The ITIL service support book establishes a number of goals related to the scope of configuration management. These goals focus on maintaining data integrity, or keeping configuration item data accurate, and they include updating and managing the configuration items, which are the different assets in the configuration management database.
Integrated change and configuration management extends this idea to include desired state management, where the focus is on defining known good configuration and then actively managing the configuration of IT components across the organization.
Although ITIL includes best practices for service level management, the combined discipline of change and configuration management extends IT and business alignment through a service impact model.
Associating IT elements with the business processes they support often can provide more guidance about the appropriate timing and potential impact of changes.
For example, knowing that a server is necessary for accounting processes should significantly affect how IT handles that server near the end of the quarter.
A service impact model emphasizes visibility into system dependencies and understanding the business impact of changes in the IT environment, and not just service levels.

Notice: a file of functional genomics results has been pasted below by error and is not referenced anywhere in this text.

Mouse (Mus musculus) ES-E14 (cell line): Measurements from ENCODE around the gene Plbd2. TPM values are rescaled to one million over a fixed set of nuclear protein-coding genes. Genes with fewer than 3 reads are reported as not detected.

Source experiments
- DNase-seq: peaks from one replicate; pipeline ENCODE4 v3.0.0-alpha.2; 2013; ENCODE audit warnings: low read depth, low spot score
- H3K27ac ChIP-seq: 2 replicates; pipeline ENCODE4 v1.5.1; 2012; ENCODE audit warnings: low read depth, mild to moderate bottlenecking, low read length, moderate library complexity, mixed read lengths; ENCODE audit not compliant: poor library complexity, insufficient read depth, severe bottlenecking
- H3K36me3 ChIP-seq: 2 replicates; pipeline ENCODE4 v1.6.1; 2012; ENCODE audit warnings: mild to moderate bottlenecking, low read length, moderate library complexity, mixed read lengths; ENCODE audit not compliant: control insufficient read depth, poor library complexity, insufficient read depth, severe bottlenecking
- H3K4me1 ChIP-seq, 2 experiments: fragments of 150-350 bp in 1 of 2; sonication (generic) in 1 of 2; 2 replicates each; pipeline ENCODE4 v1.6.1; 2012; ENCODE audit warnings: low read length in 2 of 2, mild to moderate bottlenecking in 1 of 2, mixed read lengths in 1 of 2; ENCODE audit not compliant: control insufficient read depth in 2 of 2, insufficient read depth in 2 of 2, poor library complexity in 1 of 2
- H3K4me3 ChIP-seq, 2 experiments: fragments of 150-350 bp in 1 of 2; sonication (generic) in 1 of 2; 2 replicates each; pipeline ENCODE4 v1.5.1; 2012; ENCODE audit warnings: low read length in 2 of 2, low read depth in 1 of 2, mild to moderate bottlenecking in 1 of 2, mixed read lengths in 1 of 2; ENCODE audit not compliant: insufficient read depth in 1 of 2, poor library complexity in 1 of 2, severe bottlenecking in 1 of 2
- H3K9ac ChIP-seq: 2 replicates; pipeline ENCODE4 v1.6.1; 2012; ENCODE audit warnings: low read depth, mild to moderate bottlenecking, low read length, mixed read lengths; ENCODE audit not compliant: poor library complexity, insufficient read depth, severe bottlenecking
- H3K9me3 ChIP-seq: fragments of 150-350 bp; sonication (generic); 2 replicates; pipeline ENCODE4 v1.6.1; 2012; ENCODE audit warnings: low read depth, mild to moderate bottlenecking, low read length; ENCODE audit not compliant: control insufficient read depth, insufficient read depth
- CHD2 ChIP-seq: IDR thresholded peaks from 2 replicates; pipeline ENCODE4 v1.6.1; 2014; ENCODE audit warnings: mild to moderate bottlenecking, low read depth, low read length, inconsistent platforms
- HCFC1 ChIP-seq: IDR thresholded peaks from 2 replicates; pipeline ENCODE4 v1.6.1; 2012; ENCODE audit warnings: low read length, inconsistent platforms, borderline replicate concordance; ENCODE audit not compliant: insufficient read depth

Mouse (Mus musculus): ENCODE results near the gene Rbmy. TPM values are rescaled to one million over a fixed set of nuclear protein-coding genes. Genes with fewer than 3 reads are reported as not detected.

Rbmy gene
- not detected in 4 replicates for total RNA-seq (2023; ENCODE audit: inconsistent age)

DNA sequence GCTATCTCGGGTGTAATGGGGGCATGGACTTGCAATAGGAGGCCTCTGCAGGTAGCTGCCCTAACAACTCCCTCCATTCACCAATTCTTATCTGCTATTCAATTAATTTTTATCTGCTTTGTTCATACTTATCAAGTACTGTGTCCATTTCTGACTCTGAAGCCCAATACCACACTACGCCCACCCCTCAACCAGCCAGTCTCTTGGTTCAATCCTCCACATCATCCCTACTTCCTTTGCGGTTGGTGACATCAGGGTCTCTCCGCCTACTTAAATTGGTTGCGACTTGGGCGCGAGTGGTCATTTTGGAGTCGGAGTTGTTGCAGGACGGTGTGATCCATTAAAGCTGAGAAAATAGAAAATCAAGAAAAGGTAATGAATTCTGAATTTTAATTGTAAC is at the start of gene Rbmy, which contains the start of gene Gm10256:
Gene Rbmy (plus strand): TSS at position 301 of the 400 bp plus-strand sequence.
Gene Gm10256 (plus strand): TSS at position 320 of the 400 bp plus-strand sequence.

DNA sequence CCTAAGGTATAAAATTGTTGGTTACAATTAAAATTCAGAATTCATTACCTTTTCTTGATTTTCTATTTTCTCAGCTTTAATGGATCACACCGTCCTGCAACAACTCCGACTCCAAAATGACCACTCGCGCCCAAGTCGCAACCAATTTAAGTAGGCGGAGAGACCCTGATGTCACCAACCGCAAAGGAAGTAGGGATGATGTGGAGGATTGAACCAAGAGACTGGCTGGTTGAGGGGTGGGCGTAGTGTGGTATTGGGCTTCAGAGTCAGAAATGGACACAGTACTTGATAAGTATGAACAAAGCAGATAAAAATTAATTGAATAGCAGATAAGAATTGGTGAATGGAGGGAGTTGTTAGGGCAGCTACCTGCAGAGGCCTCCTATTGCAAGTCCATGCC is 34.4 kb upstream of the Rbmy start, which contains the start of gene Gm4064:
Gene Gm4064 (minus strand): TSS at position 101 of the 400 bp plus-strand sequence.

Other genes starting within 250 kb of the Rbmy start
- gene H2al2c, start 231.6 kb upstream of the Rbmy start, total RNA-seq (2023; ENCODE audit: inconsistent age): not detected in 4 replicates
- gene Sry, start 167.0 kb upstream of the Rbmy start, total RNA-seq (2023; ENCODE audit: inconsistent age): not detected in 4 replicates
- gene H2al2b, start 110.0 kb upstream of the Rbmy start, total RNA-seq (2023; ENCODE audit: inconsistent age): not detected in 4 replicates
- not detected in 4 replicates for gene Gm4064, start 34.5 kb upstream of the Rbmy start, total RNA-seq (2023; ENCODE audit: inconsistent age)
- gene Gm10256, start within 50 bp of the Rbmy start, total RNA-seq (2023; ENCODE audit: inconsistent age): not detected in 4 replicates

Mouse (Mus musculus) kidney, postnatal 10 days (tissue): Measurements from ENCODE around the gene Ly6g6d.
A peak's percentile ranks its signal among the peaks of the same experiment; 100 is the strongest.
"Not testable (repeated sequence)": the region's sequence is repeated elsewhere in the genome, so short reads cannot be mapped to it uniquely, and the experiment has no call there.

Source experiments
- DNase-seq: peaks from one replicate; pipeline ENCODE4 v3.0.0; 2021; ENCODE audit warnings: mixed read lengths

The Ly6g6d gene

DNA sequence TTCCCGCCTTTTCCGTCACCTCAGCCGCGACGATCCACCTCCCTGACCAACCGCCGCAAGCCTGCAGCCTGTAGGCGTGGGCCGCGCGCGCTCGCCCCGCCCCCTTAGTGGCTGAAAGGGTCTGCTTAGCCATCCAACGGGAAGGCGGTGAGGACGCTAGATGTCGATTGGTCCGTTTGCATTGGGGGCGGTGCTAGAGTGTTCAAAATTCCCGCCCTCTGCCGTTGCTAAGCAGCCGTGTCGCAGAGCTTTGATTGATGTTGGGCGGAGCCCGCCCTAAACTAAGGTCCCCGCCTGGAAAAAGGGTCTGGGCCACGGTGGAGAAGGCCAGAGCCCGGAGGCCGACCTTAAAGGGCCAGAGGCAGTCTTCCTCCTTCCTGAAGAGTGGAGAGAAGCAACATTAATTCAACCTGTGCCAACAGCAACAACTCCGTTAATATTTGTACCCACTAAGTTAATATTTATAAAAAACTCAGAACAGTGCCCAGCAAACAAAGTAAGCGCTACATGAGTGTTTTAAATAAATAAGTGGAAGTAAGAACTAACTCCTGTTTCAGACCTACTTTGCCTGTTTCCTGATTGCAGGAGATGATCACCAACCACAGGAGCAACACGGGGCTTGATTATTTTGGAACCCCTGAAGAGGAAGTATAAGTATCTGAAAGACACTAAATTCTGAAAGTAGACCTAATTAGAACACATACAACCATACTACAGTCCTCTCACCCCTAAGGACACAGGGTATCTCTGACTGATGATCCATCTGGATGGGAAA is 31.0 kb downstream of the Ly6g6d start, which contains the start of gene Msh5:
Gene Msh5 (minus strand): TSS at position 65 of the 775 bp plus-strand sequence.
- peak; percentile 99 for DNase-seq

Change and configuration management also broadens the scope of change requests. ITIL assumes or implies that most change requests come from incidents and problems.
In reality, only 10-to-15 percent of change requests are related to something that's broken and needs to be fixed. Change requests come from the business, patch management, application upgrades, and technology changes.
Benefits. Integrating change management and configuration management delivers on the promise of improved control and agility for business-critical IT environments. The opportunity for operational improvement is significant.
Many organizations that already have some solutions in place can significantly improve service levels and operations efficiency by expanding their current function to a fully integrated change and configuration management practice.
Enterprises can use an integrated change and configuration management strategy to solve many the most compelling problems faced by IT organizations. This can include responding to a number of issues, such Sarbanes-Oxley compliance, virus protection, server consolidation, application change management, software provisioning and patch management.
Kurt Milne is BMC Software's senior manager of Strategic Marketing.